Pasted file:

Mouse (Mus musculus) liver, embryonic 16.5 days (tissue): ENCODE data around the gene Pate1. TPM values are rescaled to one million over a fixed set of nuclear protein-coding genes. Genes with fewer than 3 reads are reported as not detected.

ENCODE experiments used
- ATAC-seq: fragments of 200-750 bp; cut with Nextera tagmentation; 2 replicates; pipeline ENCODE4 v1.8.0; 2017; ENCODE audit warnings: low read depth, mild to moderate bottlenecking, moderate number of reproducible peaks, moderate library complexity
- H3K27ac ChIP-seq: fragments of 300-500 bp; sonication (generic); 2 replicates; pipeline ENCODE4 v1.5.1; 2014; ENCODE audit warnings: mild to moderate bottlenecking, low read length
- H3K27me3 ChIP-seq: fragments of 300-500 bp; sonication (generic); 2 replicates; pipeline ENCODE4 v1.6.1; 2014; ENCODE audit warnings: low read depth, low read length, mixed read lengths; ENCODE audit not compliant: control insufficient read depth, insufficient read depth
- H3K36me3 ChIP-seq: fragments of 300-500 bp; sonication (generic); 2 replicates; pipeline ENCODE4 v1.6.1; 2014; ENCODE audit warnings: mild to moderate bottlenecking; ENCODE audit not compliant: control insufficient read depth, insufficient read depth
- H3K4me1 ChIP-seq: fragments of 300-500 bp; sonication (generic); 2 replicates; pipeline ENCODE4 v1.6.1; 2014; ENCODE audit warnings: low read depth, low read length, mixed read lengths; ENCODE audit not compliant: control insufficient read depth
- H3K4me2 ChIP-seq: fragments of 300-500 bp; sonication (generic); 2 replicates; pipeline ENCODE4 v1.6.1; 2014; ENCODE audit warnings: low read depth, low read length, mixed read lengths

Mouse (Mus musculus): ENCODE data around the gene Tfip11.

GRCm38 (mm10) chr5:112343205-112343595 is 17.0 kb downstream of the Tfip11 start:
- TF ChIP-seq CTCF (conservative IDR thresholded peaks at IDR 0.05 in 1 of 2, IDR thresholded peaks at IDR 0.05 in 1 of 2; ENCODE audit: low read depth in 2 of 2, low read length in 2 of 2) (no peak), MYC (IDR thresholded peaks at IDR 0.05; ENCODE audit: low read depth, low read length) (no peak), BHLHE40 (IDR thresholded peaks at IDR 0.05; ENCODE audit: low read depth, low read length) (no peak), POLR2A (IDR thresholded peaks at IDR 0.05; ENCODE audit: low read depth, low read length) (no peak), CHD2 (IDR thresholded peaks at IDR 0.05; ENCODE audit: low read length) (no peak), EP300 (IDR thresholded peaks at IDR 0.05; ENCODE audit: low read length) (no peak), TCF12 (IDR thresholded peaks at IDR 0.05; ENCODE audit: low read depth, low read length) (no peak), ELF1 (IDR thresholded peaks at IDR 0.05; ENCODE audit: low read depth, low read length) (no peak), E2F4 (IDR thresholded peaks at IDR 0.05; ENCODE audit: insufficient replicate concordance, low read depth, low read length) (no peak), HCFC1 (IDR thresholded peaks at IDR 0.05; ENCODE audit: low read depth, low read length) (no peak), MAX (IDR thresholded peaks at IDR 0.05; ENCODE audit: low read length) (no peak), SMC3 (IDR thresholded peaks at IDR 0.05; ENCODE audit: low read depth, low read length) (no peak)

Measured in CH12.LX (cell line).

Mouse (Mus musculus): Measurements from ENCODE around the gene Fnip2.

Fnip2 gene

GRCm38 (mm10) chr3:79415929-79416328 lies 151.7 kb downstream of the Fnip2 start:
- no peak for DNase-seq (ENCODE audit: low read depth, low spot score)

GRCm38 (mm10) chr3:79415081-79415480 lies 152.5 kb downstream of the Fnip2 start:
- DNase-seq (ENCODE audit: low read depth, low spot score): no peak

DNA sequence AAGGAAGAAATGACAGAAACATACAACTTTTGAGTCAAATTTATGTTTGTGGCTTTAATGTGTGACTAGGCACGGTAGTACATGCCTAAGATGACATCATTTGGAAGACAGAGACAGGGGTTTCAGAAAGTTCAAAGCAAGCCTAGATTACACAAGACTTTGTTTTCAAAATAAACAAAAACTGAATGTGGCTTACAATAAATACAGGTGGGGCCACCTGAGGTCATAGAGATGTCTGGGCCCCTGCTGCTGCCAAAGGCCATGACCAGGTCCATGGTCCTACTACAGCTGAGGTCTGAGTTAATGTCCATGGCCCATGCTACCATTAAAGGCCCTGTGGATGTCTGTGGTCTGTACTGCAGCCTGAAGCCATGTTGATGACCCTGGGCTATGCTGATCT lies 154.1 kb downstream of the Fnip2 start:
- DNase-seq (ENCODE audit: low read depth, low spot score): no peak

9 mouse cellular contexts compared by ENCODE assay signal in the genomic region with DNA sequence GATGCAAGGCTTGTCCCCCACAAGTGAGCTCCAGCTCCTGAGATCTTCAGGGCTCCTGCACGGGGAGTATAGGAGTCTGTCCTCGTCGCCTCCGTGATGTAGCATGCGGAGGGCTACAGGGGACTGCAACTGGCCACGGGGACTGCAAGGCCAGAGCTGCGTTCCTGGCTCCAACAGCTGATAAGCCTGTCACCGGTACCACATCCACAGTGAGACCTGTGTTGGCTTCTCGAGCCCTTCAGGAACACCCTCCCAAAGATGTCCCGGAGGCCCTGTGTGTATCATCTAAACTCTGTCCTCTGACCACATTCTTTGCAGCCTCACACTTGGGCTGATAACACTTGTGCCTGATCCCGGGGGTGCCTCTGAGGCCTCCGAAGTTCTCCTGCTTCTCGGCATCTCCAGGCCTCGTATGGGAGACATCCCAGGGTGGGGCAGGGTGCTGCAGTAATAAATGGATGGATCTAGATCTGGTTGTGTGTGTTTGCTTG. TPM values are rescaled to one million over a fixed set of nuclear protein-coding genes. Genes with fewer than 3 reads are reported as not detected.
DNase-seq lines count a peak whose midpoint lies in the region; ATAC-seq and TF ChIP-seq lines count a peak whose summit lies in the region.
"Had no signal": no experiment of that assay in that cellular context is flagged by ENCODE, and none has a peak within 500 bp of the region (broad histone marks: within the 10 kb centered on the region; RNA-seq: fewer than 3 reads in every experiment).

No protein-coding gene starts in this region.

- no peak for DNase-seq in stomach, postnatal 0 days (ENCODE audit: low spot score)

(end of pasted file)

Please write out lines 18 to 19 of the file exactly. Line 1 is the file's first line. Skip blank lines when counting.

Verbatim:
- DNase-seq (ENCODE audit: low read depth, low spot score): no peak

DNA sequence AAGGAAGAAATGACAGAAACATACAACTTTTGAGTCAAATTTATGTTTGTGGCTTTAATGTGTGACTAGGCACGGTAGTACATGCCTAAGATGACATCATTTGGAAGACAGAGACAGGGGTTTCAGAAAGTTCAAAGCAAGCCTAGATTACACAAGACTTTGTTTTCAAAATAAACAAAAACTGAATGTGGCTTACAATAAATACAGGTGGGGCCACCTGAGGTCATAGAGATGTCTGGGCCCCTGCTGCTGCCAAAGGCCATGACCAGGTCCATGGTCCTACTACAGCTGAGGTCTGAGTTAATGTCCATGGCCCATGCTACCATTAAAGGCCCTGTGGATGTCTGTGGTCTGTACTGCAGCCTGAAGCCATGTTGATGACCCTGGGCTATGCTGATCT lies 154.1 kb downstream of the Fnip2 start: